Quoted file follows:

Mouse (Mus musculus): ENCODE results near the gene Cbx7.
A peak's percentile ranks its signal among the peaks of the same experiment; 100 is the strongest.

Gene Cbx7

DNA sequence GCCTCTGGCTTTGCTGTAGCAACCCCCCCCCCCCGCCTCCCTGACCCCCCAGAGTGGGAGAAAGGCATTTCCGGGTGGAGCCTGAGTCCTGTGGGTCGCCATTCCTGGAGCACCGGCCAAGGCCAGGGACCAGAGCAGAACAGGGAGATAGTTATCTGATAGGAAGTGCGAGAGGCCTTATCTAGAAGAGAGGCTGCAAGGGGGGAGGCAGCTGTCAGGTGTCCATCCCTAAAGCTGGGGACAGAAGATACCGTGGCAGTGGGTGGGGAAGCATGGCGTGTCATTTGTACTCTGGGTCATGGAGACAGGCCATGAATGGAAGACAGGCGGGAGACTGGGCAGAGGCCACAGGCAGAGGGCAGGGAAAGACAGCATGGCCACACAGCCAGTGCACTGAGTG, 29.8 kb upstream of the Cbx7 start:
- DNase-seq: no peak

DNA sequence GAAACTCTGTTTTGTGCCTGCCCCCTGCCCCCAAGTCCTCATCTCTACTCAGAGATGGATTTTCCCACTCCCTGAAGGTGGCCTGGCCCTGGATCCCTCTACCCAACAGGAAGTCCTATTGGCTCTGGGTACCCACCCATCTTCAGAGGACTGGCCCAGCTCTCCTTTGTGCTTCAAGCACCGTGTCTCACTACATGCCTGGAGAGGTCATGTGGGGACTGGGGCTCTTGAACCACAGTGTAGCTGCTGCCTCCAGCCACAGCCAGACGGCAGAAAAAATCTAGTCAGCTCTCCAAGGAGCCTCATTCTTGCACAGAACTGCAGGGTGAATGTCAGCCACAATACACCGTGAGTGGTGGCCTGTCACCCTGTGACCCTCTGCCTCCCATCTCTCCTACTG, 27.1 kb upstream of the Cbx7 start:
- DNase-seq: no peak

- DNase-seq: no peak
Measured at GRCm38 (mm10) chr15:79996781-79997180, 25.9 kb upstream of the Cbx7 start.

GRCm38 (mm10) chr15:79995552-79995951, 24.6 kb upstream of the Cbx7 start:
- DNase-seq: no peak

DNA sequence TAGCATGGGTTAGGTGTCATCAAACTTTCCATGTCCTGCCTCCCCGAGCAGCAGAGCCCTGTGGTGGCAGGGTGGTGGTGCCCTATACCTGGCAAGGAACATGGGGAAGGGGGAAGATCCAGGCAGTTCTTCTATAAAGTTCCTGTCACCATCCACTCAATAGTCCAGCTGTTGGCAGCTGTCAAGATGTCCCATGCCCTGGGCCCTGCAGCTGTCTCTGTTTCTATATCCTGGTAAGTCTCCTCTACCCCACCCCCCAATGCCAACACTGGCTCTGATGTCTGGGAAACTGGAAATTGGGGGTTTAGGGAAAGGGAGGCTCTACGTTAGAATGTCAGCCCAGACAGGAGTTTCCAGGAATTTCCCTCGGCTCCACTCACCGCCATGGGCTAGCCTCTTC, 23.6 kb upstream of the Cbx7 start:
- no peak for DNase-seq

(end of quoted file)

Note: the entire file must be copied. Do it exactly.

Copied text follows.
Mouse (Mus musculus): ENCODE results near the gene Cbx7.
A peak's percentile ranks its signal among the peaks of the same experiment; 100 is the strongest.

Gene Cbx7

DNA sequence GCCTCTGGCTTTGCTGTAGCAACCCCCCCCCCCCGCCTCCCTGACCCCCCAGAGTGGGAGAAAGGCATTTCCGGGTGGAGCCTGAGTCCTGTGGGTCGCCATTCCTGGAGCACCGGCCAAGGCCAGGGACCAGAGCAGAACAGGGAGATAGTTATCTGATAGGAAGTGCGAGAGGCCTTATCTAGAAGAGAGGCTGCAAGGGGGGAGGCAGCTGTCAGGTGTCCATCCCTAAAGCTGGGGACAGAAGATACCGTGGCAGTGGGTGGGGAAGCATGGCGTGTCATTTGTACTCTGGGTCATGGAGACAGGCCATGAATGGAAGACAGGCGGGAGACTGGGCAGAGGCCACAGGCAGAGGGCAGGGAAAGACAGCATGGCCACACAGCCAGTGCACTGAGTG, 29.8 kb upstream of the Cbx7 start:
- DNase-seq: no peak

DNA sequence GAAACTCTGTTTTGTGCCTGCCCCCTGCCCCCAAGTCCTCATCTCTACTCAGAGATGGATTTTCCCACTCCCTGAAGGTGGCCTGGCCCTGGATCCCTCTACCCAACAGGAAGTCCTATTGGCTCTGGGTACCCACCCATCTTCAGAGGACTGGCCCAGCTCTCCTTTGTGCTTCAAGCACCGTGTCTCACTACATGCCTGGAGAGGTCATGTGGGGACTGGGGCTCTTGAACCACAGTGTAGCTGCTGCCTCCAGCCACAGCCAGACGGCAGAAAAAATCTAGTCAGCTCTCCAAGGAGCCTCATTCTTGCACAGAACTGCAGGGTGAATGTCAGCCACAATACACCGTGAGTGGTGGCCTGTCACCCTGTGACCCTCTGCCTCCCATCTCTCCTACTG, 27.1 kb upstream of the Cbx7 start:
- DNase-seq: no peak

- DNase-seq: no peak
Measured at GRCm38 (mm10) chr15:79996781-79997180, 25.9 kb upstream of the Cbx7 start.

GRCm38 (mm10) chr15:79995552-79995951, 24.6 kb upstream of the Cbx7 start:
- DNase-seq: no peak

DNA sequence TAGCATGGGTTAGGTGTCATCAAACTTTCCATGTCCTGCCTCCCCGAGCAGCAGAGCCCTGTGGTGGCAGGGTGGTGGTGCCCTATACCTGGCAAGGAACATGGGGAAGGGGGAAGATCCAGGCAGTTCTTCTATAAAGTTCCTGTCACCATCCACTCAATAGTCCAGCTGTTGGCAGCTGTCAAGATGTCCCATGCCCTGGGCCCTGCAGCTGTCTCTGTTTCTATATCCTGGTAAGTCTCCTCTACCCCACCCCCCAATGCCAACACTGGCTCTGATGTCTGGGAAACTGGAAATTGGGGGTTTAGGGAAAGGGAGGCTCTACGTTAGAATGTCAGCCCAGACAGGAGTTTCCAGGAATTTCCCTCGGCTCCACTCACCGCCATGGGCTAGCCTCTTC, 23.6 kb upstream of the Cbx7 start:
- no peak for DNase-seq